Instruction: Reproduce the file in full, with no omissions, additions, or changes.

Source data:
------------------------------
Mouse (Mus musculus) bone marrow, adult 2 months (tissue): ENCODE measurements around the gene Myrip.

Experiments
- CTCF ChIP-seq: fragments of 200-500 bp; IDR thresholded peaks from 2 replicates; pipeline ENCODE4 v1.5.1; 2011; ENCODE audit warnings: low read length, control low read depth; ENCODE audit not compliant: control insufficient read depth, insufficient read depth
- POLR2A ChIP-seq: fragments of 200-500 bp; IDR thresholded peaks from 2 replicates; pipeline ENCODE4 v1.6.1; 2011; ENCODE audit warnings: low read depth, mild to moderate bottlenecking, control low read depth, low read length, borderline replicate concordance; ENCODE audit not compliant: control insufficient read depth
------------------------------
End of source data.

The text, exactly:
Mouse (Mus musculus) bone marrow, adult 2 months (tissue): ENCODE measurements around the gene Myrip.

Experiments
- CTCF ChIP-seq: fragments of 200-500 bp; IDR thresholded peaks from 2 replicates; pipeline ENCODE4 v1.5.1; 2011; ENCODE audit warnings: low read length, control low read depth; ENCODE audit not compliant: control insufficient read depth, insufficient read depth
- POLR2A ChIP-seq: fragments of 200-500 bp; IDR thresholded peaks from 2 replicates; pipeline ENCODE4 v1.6.1; 2011; ENCODE audit warnings: low read depth, mild to moderate bottlenecking, control low read depth, low read length, borderline replicate concordance; ENCODE audit not compliant: control insufficient read depth